Bird Tests New Payment System to Make Purchases at L.A. and Santa Monica Retailers

Joe Bel Bruno
Joe Bel Bruno is dot.LA's editor in chief, overseeing newsroom operations and the organization's editorial team. He joins after serving as managing editor of Variety magazine and as senior leadership in spots at the Los Angeles Times, Wall Street Journal and Associated Press. He's a veteran journalist that loves breaking big stories, living back in L.A., a good burrito and his dog Gladys — not necessarily in that order.
Bird Tests New Payment System to Make Purchases at L.A. and Santa Monica Retailers
Image Courtesy of Bird Pay

Bird Rides Inc., whose ubiquitous rental scooters are a staple of Los Angeles street corners, is getting into the electronic pay business.

The Santa Monica-based company said Tuesday it will unveil Bird Pay, allowing customers to purchase items from local businesses through the company's app. This is considered a logical next step for customers since the company estimates nearly 60% of riders are heading toward local businesses like bars, restaurants and coffee shops.


The company, considered to be one of the world's largest providers of electric scooter rentals, is testing the concept out in select local businesses throughout Los Angeles and Santa Monica. But, the concept could roll out to other big cities if Bird Pay takes off.

"An early insight that emerged shortly after introducing Bird in Santa Monica was that it had the potential to not only allow people to avoid the chore of circling a block to find parking resulting in congestion and frustration, but it could also foster a more direct connection between people and local businesses," said CEO and founder Travis VanderZanden.

"Store owners in the community often tell me, 'Birds outside bring business inside," he said. "This phenomenon paired with our commitment to community resulted in Bird Pay which helps drive even more customers to local businesses."

There's anecdotal evidence that the easier mobility from the likes of Bird, scooter rival Lime and Uber's Jump electric bikes may increase consumer spending. VanderZanden said his company's internal research shows that business in 100 cities reported that more riders on the street led to higher traffic in stores.

Bird Pay allows riders to easily pay at these local businesses using their Bird app — no debit or credit card needed, no handling of cash, just a scan of a QR code.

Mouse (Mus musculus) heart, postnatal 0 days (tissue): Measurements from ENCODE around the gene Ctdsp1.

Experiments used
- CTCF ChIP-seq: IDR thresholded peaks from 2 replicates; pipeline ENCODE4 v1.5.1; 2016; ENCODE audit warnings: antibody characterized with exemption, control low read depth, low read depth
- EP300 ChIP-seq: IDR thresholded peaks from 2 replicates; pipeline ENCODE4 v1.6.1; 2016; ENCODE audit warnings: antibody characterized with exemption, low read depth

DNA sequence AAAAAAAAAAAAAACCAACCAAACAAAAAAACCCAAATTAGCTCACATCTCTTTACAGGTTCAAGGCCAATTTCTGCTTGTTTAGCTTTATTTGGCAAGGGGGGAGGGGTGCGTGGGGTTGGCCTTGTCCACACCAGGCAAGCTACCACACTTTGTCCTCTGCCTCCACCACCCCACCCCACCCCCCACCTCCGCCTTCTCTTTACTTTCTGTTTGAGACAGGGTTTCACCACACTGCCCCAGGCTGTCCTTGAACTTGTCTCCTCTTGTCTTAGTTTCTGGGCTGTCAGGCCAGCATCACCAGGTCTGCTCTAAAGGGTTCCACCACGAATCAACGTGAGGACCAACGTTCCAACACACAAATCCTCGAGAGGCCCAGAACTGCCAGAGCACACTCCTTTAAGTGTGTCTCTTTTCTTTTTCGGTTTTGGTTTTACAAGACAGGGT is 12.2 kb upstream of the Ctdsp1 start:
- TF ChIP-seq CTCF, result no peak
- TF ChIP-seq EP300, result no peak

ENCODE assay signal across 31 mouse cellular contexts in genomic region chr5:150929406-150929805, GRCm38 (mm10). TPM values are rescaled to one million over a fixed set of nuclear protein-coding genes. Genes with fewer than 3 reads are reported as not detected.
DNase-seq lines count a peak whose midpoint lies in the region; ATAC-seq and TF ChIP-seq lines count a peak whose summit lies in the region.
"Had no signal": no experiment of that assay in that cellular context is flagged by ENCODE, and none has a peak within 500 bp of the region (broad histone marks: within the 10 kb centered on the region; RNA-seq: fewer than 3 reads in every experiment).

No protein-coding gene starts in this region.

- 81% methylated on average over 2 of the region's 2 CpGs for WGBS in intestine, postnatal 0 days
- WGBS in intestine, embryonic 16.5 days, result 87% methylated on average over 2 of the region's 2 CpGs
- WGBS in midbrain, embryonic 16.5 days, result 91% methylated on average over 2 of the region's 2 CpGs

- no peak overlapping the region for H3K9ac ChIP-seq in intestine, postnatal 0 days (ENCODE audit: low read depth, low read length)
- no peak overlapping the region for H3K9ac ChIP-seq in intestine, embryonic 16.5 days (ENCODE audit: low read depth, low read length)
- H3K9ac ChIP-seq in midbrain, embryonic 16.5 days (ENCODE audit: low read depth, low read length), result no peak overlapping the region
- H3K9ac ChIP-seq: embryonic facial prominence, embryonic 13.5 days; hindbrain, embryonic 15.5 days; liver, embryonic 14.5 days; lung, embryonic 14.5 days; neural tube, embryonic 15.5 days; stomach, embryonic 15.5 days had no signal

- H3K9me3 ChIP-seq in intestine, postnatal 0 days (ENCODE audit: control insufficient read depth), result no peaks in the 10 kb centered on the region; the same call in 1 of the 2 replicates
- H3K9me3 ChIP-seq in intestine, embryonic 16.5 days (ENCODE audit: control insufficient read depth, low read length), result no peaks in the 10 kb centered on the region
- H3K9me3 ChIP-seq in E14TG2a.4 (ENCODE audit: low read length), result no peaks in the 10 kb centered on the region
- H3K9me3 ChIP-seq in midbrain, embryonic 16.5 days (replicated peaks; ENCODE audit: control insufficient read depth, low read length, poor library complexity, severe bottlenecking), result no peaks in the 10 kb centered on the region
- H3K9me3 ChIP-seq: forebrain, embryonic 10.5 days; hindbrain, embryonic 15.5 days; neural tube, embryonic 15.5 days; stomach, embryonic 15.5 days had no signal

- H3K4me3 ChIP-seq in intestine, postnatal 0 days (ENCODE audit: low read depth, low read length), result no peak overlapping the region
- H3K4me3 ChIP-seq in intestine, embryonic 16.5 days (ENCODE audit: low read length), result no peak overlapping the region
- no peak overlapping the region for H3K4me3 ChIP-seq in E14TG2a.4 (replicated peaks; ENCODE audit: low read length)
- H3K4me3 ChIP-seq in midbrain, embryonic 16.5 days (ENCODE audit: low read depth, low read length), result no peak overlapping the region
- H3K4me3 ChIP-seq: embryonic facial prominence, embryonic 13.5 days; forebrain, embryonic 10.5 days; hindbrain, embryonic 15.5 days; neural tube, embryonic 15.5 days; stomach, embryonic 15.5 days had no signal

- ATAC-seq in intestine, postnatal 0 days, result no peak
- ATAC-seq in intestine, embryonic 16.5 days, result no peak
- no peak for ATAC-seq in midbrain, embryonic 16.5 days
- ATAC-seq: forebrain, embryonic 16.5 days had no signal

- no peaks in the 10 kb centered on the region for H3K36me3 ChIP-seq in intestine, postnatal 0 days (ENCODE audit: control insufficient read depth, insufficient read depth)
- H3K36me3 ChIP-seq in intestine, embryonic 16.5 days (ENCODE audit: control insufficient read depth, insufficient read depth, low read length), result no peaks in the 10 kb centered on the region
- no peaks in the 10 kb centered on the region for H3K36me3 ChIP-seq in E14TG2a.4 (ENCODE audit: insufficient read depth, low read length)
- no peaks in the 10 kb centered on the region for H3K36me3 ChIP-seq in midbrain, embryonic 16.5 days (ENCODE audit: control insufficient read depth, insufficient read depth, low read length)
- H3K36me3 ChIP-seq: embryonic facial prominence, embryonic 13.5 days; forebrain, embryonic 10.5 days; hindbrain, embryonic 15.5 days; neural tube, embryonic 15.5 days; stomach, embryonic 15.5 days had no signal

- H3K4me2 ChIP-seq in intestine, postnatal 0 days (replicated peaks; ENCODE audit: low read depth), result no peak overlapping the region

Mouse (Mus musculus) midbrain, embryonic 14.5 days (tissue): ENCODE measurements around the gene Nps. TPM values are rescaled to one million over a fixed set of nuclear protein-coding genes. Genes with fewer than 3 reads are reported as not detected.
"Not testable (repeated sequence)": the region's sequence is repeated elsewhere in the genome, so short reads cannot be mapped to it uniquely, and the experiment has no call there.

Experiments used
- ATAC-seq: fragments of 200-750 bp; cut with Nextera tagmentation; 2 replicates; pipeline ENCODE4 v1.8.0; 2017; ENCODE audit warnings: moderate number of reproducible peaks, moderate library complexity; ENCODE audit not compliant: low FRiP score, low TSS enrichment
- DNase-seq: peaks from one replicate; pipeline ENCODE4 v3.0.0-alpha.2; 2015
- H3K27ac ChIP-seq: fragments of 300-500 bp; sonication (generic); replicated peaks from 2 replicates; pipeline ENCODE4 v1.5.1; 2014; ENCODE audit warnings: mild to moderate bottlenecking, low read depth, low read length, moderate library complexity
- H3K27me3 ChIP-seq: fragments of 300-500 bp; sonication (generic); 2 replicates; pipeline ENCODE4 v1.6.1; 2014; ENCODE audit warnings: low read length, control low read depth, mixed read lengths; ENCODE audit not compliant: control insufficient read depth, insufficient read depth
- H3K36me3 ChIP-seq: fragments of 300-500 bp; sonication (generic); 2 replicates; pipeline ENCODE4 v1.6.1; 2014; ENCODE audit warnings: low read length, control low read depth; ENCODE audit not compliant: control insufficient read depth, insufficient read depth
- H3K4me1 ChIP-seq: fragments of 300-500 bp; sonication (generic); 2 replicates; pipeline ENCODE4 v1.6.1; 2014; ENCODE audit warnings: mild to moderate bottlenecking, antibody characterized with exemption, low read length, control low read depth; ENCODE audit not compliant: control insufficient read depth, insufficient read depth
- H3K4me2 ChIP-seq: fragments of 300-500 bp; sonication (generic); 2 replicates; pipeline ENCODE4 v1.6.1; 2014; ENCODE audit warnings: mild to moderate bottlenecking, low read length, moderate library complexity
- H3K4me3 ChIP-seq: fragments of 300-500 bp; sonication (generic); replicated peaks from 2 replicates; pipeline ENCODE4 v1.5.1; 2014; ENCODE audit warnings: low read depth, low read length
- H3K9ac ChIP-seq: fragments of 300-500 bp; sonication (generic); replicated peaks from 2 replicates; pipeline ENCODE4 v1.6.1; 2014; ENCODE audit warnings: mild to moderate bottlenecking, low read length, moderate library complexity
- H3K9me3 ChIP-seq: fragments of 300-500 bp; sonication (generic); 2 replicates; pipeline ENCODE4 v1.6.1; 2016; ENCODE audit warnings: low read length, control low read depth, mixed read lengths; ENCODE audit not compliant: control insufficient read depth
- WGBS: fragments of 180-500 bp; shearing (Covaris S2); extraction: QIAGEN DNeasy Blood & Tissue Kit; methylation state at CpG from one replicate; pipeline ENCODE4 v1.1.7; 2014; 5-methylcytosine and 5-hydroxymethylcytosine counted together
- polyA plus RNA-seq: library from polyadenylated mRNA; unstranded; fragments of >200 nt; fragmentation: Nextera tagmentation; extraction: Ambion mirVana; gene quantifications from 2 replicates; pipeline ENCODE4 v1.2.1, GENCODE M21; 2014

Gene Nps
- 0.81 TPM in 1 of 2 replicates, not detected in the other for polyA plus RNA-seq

Aric Haut, who owns Harvest Bar in Los Angeles, said his restaurant was the first local business to partner with Bird Pay. His business was the first to test the concept ahead of the larger rollout this week.

"It made sense to offer riders an effortless way to purchase our famous acai bowls and smoothies using the mode of transportation that brought them to Harvest Bar," he said.

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Snap Becomes the Latest Tech Firm Requiring Employees Return to the Office

Nat Rubio-Licht
Nat Rubio-Licht is a freelance reporter with dot.LA. They previously worked at Protocol writing the Source Code newsletter and at the L.A. Business Journal covering tech and aerospace. They can be reached at nat@dot.la.
Snap logo and hq
Photo by rblfmr/ Shutterstock

Snap is the latest major tech company to bring the hammer down on remote work: CEO Evan Spiegel told employees this week that they will be expected to work from the office 80% of the time starting in February.

Per the announcement, the Santa Monica-based company’s full-time workers will be required to work from the office four or more days per week, though off-site client meetings would count towards their in-office time. This policy, which Spiegel dubbed “default together,” applies to employees in all 30 of the company's global offices, and the company is working on an exceptions process for those that wish to continue working remotely. Snap’s abrupt change follows other major tech firms, including Apple, which began its hybrid policy requiring employees to be in the office at least three days per week in September, and Twitter, which axed remote work completely after Elon Musk’s takeover (though he did temporarily close offices amid a slew of resignations in mid-November).

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